Newton’s laws are extremely important not just in mechanics but in the whole of physics. When trying to understand a physical process, we often understand it by looking at the forces acting and working out the equations of motion. This is true of the motion of the planets to the flow of electrons in an electric or magnetic field.


We often use words in physics that have a different a meaning from their everyday useage. Work is a good example of this. The scientific definition is

Work, is the product of the resolved force F, acting in the direction of motion, and the displacement through which the object travels.

If the force, F does not cause the object to move, then no work is done. A man holding a heavy weight in the air is not doing any work in the scientific scense of the word, although it might be hard work to keep it in the air, which is converting chemical energy of the muscles into thermal energy by muscular action. Mathematically speaking,

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Where F is the applied force, s is the displacement and θ is the angle between the force acting on the object and the direction of motion. Work is a scalar because of the dot product between two vectors.

If the force acts in the same direction as the motion, then θ is 0 degrees then the work becomes, W=|F||s|, since cos (0)=1. Conversely, if the force is at right-angles to the displacement then θ= 90° and sin (90)=0;. Therefore force has no component in the direction of the displacement. i.e. the forces are independent. Therefore, the work done by the force is zero.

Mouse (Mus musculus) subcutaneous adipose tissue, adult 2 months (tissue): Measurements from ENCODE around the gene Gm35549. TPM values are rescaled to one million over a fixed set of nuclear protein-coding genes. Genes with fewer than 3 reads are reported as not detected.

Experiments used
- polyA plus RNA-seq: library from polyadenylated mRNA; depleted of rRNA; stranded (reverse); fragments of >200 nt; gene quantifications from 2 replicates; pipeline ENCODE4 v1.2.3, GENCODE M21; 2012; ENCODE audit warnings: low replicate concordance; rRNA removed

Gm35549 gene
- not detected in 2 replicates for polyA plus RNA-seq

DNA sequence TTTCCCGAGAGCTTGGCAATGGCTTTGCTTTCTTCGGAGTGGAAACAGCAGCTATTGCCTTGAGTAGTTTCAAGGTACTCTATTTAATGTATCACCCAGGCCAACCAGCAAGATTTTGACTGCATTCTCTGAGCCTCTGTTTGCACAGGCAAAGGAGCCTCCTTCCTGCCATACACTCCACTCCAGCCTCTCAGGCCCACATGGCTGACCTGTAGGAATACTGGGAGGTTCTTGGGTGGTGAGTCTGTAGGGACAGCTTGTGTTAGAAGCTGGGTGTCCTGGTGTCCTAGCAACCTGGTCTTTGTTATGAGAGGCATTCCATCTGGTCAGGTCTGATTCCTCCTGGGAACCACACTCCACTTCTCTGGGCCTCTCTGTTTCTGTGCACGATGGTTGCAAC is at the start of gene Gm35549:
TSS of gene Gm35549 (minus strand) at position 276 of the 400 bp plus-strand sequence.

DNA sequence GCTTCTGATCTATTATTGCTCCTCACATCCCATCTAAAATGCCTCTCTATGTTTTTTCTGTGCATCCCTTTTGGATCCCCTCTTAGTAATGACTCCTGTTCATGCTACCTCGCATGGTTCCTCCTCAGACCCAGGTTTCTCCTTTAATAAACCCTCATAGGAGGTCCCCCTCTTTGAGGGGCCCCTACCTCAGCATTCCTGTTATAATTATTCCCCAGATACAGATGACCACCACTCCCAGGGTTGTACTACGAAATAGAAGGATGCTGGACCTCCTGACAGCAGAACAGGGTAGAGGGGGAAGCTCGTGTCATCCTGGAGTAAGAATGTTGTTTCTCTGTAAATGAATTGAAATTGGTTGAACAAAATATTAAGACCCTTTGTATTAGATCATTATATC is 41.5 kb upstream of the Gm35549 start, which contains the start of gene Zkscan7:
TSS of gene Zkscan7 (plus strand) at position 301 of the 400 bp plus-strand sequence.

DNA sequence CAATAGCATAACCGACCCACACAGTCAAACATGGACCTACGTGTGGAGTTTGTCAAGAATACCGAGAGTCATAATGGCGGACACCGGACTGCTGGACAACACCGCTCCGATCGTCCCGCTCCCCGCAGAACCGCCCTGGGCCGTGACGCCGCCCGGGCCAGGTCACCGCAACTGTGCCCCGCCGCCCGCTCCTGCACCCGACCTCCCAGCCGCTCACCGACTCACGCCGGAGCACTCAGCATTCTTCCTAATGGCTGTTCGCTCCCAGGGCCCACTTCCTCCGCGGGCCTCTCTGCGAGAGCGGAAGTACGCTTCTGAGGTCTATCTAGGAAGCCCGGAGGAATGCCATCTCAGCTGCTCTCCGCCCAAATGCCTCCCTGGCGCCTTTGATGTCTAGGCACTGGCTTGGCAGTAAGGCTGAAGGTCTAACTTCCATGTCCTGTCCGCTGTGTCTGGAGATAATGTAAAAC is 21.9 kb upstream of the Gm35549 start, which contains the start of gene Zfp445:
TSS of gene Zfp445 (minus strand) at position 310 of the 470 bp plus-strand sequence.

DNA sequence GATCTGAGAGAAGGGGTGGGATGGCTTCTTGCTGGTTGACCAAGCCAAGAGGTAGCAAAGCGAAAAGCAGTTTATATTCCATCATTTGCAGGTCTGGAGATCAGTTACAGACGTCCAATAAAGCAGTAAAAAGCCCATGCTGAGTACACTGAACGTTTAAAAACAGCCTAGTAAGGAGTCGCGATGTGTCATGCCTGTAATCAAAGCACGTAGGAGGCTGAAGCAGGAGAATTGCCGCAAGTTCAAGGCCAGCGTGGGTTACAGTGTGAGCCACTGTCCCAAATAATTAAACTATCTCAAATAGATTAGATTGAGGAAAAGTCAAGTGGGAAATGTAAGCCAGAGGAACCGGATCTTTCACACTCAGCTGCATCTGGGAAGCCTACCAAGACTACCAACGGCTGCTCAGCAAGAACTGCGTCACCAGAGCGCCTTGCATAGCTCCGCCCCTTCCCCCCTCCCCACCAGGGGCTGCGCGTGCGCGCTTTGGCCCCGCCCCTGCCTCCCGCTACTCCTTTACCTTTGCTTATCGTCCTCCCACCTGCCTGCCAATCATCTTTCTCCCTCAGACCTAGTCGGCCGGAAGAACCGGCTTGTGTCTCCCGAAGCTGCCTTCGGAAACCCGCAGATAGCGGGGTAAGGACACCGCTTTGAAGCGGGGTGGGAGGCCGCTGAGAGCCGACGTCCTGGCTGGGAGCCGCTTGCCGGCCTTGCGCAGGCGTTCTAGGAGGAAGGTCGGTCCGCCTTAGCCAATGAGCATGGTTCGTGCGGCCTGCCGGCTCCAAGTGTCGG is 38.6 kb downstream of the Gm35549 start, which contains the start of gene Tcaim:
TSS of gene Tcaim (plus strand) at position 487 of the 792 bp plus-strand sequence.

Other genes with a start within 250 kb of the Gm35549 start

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All this assumes the force acting on the object is constant with time. If the force varies with the distance then the work done could be found by plotting a graph of the force in the direction of motion against the displacement. For a small enough displacement the work done can be approximated by δW=F(s)δs.

The total work is then simply the sum of all the strips. As δ goes to zero then the sum becomes the integral. Therefore a new definition of work is;

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When the environment does work on a system, W > 0; that is, the total energy of the system increases. Work is done on the system.

When a system does work on its environment, W < 0; that is, the total energy of the system decreases. Work is done by the system.

Work is done by the system when the resolved force has a component in the same direction as the displacement. If the resolved force has a component in the opposite direction to the displacement, the work done is negative since cos θ <1 for θ > 90 °. For example when two surfaces slide over each other the work done by the frictional forces is always negative, since the frictional force opposes the relative motion.

For a variable force, the work done can be found by plotting the component of force in the direction of the displacement, as a function of the displacement. The work done is the area under the curve.

The unit of work is the [N.m]. This derived unit is named after John Prescot Joule who did much work on the conversion of energy from one form of to another. A Joule is defined as:

One Joule is the work done by a force of 1 Newton when its point of application moves through a distance of 1 metre in the direction of the force. 1 [J]= 1 [N.m]